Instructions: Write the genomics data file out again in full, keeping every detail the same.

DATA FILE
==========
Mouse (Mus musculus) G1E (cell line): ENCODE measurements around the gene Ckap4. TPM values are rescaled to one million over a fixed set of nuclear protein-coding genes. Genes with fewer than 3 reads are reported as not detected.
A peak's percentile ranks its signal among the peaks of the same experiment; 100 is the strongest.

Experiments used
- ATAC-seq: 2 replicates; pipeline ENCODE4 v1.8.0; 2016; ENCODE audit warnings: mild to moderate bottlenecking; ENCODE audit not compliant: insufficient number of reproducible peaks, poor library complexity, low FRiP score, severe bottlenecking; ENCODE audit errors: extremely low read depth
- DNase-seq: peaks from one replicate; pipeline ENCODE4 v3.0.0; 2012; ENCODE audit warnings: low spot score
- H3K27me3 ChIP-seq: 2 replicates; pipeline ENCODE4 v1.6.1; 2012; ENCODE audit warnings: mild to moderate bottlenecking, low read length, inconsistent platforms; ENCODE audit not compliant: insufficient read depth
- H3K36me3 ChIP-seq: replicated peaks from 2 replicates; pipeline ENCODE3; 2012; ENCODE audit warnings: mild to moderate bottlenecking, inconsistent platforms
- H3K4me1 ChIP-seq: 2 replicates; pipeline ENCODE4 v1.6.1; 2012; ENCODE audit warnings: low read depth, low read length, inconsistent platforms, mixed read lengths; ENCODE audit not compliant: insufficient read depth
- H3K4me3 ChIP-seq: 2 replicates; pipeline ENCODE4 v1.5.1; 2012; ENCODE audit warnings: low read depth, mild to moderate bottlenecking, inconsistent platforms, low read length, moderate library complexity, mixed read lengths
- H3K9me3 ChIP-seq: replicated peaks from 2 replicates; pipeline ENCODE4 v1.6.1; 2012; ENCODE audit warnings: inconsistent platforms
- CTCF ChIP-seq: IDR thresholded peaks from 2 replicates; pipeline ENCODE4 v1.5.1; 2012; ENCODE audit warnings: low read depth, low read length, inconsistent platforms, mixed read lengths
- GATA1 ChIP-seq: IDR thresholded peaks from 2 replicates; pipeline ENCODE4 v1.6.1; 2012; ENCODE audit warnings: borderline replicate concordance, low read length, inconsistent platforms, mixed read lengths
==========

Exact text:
Mouse (Mus musculus) G1E (cell line): ENCODE measurements around the gene Ckap4. TPM values are rescaled to one million over a fixed set of nuclear protein-coding genes. Genes with fewer than 3 reads are reported as not detected.
A peak's percentile ranks its signal among the peaks of the same experiment; 100 is the strongest.

Experiments used
- ATAC-seq: 2 replicates; pipeline ENCODE4 v1.8.0; 2016; ENCODE audit warnings: mild to moderate bottlenecking; ENCODE audit not compliant: insufficient number of reproducible peaks, poor library complexity, low FRiP score, severe bottlenecking; ENCODE audit errors: extremely low read depth
- DNase-seq: peaks from one replicate; pipeline ENCODE4 v3.0.0; 2012; ENCODE audit warnings: low spot score
- H3K27me3 ChIP-seq: 2 replicates; pipeline ENCODE4 v1.6.1; 2012; ENCODE audit warnings: mild to moderate bottlenecking, low read length, inconsistent platforms; ENCODE audit not compliant: insufficient read depth
- H3K36me3 ChIP-seq: replicated peaks from 2 replicates; pipeline ENCODE3; 2012; ENCODE audit warnings: mild to moderate bottlenecking, inconsistent platforms
- H3K4me1 ChIP-seq: 2 replicates; pipeline ENCODE4 v1.6.1; 2012; ENCODE audit warnings: low read depth, low read length, inconsistent platforms, mixed read lengths; ENCODE audit not compliant: insufficient read depth
- H3K4me3 ChIP-seq: 2 replicates; pipeline ENCODE4 v1.5.1; 2012; ENCODE audit warnings: low read depth, mild to moderate bottlenecking, inconsistent platforms, low read length, moderate library complexity, mixed read lengths
- H3K9me3 ChIP-seq: replicated peaks from 2 replicates; pipeline ENCODE4 v1.6.1; 2012; ENCODE audit warnings: inconsistent platforms
- CTCF ChIP-seq: IDR thresholded peaks from 2 replicates; pipeline ENCODE4 v1.5.1; 2012; ENCODE audit warnings: low read depth, low read length, inconsistent platforms, mixed read lengths
- GATA1 ChIP-seq: IDR thresholded peaks from 2 replicates; pipeline ENCODE4 v1.6.1; 2012; ENCODE audit warnings: borderline replicate concordance, low read length, inconsistent platforms, mixed read lengths